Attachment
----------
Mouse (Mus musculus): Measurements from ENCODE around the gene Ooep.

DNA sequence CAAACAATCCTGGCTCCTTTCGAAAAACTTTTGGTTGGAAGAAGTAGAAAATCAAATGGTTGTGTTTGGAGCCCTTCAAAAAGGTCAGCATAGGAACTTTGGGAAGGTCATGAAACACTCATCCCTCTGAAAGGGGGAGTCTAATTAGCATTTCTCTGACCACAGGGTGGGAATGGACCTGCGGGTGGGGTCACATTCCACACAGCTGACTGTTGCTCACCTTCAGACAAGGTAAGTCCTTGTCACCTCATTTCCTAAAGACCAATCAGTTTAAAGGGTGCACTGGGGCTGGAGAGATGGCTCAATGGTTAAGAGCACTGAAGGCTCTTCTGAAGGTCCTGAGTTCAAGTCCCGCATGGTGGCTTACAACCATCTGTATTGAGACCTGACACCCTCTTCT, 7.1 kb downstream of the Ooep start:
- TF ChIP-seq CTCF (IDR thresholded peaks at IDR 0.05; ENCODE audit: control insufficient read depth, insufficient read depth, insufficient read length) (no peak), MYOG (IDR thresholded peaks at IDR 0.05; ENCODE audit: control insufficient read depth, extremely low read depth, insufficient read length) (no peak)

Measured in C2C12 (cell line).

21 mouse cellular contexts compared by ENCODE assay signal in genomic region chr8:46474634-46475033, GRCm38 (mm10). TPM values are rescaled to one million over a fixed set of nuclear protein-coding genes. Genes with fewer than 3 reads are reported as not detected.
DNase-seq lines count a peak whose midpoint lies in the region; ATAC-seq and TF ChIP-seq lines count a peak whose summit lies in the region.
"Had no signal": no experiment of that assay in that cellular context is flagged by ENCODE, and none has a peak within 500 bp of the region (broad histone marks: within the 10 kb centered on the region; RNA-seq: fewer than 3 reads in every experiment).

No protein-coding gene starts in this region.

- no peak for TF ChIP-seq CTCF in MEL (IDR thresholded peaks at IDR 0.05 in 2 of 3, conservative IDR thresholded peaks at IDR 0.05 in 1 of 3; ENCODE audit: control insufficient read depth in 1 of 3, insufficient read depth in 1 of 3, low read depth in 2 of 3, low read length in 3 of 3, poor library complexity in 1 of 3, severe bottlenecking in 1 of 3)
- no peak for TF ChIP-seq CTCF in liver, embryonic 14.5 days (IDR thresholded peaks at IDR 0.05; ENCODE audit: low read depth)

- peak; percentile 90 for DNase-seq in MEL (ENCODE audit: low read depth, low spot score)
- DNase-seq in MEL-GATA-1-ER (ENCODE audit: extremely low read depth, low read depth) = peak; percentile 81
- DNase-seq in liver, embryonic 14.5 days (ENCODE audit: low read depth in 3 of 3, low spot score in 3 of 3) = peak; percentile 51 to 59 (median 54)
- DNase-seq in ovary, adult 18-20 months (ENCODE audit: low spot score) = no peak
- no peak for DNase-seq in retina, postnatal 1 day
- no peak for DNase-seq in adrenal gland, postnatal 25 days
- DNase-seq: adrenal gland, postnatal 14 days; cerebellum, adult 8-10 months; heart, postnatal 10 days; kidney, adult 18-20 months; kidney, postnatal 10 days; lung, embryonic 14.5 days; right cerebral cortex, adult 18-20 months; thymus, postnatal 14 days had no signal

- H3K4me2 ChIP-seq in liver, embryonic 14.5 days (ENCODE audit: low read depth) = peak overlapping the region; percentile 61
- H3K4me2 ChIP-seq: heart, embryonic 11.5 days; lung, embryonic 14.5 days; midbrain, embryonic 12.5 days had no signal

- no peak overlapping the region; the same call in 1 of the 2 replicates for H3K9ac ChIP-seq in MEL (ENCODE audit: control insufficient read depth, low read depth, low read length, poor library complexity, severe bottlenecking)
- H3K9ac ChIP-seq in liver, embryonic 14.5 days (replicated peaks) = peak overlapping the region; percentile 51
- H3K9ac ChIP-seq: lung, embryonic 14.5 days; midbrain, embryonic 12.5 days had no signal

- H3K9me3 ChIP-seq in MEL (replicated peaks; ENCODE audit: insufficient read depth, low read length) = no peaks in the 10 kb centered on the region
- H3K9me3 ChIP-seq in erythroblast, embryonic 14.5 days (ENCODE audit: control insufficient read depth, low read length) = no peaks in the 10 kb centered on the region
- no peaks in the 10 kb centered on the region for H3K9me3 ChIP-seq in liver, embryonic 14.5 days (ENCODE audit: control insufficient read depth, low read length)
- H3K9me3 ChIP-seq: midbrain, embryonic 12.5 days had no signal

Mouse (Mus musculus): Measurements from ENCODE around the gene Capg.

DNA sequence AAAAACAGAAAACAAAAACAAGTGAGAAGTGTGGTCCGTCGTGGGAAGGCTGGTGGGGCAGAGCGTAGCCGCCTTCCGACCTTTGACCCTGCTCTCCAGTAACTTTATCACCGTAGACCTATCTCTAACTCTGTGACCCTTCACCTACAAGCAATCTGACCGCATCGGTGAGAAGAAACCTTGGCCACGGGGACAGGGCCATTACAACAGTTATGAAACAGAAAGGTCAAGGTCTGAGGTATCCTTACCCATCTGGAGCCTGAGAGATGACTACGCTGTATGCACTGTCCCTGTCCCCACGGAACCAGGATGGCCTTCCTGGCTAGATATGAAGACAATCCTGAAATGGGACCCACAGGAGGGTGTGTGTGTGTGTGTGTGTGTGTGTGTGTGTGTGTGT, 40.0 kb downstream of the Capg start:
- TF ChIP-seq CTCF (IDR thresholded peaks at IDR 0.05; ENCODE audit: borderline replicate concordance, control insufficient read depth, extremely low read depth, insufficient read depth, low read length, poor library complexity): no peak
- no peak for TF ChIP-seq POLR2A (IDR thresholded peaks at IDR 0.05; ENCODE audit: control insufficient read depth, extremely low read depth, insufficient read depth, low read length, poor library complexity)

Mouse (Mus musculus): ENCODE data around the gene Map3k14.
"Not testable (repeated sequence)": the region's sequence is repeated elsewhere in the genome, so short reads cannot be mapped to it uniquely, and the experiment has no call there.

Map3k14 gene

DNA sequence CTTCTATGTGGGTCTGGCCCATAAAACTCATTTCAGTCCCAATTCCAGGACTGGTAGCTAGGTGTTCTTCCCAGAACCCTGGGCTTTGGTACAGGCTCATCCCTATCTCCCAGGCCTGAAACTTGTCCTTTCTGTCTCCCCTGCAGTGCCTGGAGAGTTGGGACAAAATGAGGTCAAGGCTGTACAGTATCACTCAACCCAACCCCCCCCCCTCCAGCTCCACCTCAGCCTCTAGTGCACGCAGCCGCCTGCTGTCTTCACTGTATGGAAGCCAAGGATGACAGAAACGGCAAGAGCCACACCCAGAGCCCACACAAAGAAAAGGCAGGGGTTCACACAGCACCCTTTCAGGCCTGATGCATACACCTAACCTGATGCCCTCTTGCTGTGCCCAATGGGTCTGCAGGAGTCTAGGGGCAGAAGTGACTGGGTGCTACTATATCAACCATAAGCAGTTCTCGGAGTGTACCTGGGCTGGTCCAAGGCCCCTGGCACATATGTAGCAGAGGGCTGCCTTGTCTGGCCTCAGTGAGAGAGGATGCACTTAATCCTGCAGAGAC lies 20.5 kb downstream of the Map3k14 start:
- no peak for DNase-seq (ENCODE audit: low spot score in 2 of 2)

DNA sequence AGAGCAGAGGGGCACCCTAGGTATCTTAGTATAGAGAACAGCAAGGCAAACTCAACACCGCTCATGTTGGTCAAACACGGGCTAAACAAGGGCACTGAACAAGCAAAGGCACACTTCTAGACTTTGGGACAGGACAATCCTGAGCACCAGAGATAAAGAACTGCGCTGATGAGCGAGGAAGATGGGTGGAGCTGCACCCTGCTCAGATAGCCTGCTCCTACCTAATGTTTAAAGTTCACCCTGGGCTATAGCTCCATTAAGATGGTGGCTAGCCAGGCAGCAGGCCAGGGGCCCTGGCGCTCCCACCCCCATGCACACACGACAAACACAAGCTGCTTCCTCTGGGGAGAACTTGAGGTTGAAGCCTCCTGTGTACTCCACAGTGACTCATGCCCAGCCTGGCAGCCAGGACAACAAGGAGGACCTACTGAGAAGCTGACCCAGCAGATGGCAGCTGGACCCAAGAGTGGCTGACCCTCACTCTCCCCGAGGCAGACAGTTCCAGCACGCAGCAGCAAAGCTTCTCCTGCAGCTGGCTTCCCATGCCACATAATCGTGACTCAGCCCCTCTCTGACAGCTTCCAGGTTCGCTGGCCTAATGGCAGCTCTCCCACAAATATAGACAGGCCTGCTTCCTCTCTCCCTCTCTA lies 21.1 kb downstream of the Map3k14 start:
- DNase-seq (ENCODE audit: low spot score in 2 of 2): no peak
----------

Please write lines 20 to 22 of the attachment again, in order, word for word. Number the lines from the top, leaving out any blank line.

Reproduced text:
- no peak overlapping the region; the same call in 1 of the 2 replicates for H3K9ac ChIP-seq in MEL (ENCODE audit: control insufficient read depth, low read depth, low read length, poor library complexity, severe bottlenecking)
- H3K9ac ChIP-seq in liver, embryonic 14.5 days (replicated peaks) = peak overlapping the region; percentile 51
- H3K9ac ChIP-seq: lung, embryonic 14.5 days; midbrain, embryonic 12.5 days had no signal